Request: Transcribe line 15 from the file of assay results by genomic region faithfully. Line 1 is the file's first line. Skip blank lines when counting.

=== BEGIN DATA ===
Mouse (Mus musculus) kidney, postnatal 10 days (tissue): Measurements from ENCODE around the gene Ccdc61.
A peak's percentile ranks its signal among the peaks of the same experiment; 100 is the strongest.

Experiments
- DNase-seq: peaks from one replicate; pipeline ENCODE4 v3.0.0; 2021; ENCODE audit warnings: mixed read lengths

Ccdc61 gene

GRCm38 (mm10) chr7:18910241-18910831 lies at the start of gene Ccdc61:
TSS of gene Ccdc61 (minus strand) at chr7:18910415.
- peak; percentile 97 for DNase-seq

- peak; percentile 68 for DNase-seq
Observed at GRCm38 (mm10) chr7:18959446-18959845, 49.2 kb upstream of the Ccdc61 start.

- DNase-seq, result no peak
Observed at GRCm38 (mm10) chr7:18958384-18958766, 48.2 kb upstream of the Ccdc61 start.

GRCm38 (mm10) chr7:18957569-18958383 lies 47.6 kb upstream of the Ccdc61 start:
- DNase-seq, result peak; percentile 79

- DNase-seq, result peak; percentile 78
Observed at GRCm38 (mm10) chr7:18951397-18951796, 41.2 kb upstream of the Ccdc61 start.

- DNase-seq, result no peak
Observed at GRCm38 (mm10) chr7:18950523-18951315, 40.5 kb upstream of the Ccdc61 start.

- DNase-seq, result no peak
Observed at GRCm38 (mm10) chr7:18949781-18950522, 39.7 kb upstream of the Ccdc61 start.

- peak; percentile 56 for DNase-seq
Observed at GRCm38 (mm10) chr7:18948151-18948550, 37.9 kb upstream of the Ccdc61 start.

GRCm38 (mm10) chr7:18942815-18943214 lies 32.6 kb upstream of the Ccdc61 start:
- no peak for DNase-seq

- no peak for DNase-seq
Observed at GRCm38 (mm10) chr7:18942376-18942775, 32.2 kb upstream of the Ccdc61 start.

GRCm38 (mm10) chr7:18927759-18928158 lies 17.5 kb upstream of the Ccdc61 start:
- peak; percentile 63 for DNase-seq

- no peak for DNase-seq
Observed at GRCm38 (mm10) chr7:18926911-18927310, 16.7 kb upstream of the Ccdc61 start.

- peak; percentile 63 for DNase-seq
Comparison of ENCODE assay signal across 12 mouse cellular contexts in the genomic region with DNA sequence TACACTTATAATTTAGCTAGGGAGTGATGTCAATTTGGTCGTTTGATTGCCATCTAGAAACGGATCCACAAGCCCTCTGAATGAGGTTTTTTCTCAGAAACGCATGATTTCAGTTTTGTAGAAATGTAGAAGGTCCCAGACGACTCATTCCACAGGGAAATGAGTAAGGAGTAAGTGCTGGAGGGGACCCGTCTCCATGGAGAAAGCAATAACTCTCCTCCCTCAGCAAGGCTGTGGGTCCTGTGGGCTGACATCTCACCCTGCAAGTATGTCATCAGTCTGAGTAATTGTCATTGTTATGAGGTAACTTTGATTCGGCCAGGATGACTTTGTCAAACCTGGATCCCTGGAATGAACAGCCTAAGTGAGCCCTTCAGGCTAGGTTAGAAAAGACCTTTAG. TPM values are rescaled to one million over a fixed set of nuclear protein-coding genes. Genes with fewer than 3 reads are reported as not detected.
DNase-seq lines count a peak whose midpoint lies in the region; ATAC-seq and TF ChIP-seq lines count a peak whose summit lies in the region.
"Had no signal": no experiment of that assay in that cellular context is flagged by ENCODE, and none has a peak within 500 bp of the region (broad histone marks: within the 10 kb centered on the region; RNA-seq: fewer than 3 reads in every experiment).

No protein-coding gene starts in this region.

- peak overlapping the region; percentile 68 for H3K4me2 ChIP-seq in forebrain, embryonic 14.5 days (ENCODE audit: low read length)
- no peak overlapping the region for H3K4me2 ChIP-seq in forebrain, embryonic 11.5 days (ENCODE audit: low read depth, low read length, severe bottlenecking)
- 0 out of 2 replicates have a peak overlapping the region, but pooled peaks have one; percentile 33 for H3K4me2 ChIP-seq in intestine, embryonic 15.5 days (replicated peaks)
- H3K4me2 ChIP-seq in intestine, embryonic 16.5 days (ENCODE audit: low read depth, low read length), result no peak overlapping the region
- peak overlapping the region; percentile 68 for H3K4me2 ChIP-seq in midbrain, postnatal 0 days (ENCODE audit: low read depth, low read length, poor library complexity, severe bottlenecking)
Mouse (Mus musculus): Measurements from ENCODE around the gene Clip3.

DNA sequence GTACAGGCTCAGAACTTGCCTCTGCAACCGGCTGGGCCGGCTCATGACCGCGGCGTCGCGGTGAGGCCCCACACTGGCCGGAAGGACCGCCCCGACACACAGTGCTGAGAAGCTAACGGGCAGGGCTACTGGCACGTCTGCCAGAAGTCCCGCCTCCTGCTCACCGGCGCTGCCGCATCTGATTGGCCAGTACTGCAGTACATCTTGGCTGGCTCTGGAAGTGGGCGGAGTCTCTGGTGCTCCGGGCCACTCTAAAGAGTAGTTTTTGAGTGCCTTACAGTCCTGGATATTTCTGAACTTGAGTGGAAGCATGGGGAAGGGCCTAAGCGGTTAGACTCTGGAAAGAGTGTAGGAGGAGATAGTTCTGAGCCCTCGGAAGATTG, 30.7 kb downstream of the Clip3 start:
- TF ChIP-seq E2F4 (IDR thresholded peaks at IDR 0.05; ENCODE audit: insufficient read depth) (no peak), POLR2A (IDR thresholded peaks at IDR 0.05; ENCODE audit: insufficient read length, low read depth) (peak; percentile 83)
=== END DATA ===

- DNase-seq, result peak; percentile 78